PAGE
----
“She came into a place that I thought was a safe space. I thought that these were places that I was talking with friends, was talking with peers, was a safe space, and to have that bubble burst there and it really confirmed my feeling that I was unwelcome here… it wasn’t just isolated events, it was that the state saw me as a criminal,” said Sarah Aly, senior and president of the Islamic Society.
This feeling of being criminalized was not only felt by Aly but Muslim students and activists across campus. It built a wall of mistrust and anxiety and with that tension, a stifle of ideas and activism.
“I just felt really violated. Even though I know… there is a history of cops surveilling colleges. Just knowing it was done in such a sneaky and sinister, insidious way. Like a betrayal. Just to read the details and to see what an indepth sting it was, I was just really shocked,” said Isaiah Riveria an eboard member for the Puerto Rican Alliance. “It just reminds me that everything I do has a pair of eyes on it. That I might not necessarily want on it.”
Him and his friend, Carlos, exchange undercover horror stories they have heard that, they say, escalated to an undercover marrying who they are surveilling. They were brought up like fisherman’s tales, seemingly extravagant but definitely feared.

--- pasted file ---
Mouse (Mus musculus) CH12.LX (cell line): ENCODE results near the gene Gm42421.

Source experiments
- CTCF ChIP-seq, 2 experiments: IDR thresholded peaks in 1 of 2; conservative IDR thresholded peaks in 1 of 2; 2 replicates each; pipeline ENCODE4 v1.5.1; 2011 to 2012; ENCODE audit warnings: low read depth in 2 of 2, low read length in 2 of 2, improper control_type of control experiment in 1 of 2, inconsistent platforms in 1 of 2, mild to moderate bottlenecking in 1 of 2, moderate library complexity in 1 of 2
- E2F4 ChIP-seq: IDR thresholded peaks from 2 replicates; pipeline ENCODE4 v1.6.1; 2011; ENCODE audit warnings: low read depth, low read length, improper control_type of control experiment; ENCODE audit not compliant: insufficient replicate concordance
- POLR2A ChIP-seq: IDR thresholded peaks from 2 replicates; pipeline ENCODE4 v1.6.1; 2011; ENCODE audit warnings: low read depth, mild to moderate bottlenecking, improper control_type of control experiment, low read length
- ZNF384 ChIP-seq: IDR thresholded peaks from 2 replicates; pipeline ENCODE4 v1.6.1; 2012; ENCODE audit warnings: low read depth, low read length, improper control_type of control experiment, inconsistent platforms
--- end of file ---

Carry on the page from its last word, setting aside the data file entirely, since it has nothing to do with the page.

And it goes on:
Carlos explained that this won’t hurt his activism. He says he understands an activist constantly in fear isn’t able to do their work, but remains cautious. “I’m going to be on my toes when considering people I associate with or who I might do projects with. It just makes me want to be more cautious.
This fear of newcomers and others isn’t a one way street. The effects of surveillance are not only limited to fear but encompasses a paranoia and social anxiety. “As far as what it did to us, I think what it did for me was two fold. It’s that I would suspect others and the second part is that I almost feared that people suspected me as being an informant. So there’s this dual personality,” said Rabia Ahsin Tarar, a graduate student who interacted with Mel.
The fear doesn’t stretch to just those with political voices, but all Muslims and all minority students.
“I am from that particular faith – if you want to be friends with someone, especially someone who looks different from you, it’s going to make you skeptical like ‘why is that person being nice to me? Is there a hidden motive,’” said Mark, a muslim student who asked to use this name.
Discussion of surveillance and its effects on freedom of speech is and people’s views on the world around them is not a new one.
In 1971, 16 activists filed against the city of NY and the NYPD claiming that the surveillance of their political work was unlawful and had a “chilling effect” on their freedom of speech.